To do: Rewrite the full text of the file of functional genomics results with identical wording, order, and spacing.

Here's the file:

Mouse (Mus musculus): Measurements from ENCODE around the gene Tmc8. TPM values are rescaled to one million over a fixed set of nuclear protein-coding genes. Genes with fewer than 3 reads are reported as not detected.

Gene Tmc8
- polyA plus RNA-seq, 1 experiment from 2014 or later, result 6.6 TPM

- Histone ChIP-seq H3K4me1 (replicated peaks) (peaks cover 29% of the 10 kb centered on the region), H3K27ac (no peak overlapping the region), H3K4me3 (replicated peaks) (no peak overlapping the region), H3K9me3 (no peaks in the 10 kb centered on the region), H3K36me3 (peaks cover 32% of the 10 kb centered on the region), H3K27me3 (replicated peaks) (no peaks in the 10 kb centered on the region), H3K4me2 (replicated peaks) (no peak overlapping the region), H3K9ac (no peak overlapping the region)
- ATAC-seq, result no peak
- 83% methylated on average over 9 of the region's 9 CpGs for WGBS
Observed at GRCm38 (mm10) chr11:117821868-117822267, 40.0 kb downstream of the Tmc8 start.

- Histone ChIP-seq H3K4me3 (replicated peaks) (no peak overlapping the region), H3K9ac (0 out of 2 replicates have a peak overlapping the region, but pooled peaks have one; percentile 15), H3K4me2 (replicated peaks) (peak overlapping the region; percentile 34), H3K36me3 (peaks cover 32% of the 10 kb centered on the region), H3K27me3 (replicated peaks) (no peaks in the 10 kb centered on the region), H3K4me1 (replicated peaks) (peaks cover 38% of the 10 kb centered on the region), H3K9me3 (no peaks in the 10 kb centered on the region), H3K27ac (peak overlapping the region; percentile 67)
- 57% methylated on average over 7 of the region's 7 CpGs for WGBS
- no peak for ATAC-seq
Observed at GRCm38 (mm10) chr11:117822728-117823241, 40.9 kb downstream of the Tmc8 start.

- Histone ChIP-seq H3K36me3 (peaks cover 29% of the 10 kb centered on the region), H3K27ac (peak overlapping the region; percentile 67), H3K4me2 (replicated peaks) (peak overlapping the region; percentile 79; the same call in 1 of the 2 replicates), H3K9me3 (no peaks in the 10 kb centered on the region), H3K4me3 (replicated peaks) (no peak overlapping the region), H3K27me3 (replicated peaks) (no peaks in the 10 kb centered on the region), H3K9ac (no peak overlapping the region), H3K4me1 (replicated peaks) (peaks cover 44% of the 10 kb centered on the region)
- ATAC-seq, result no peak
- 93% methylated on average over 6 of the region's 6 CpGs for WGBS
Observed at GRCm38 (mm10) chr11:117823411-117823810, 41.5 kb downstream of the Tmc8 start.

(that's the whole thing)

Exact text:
Mouse (Mus musculus): Measurements from ENCODE around the gene Tmc8. TPM values are rescaled to one million over a fixed set of nuclear protein-coding genes. Genes with fewer than 3 reads are reported as not detected.

Gene Tmc8
- polyA plus RNA-seq, 1 experiment from 2014 or later, result 6.6 TPM

- Histone ChIP-seq H3K4me1 (replicated peaks) (peaks cover 29% of the 10 kb centered on the region), H3K27ac (no peak overlapping the region), H3K4me3 (replicated peaks) (no peak overlapping the region), H3K9me3 (no peaks in the 10 kb centered on the region), H3K36me3 (peaks cover 32% of the 10 kb centered on the region), H3K27me3 (replicated peaks) (no peaks in the 10 kb centered on the region), H3K4me2 (replicated peaks) (no peak overlapping the region), H3K9ac (no peak overlapping the region)
- ATAC-seq, result no peak
- 83% methylated on average over 9 of the region's 9 CpGs for WGBS
Observed at GRCm38 (mm10) chr11:117821868-117822267, 40.0 kb downstream of the Tmc8 start.

- Histone ChIP-seq H3K4me3 (replicated peaks) (no peak overlapping the region), H3K9ac (0 out of 2 replicates have a peak overlapping the region, but pooled peaks have one; percentile 15), H3K4me2 (replicated peaks) (peak overlapping the region; percentile 34), H3K36me3 (peaks cover 32% of the 10 kb centered on the region), H3K27me3 (replicated peaks) (no peaks in the 10 kb centered on the region), H3K4me1 (replicated peaks) (peaks cover 38% of the 10 kb centered on the region), H3K9me3 (no peaks in the 10 kb centered on the region), H3K27ac (peak overlapping the region; percentile 67)
- 57% methylated on average over 7 of the region's 7 CpGs for WGBS
- no peak for ATAC-seq
Observed at GRCm38 (mm10) chr11:117822728-117823241, 40.9 kb downstream of the Tmc8 start.

- Histone ChIP-seq H3K36me3 (peaks cover 29% of the 10 kb centered on the region), H3K27ac (peak overlapping the region; percentile 67), H3K4me2 (replicated peaks) (peak overlapping the region; percentile 79; the same call in 1 of the 2 replicates), H3K9me3 (no peaks in the 10 kb centered on the region), H3K4me3 (replicated peaks) (no peak overlapping the region), H3K27me3 (replicated peaks) (no peaks in the 10 kb centered on the region), H3K9ac (no peak overlapping the region), H3K4me1 (replicated peaks) (peaks cover 44% of the 10 kb centered on the region)
- ATAC-seq, result no peak
- 93% methylated on average over 6 of the region's 6 CpGs for WGBS
Observed at GRCm38 (mm10) chr11:117823411-117823810, 41.5 kb downstream of the Tmc8 start.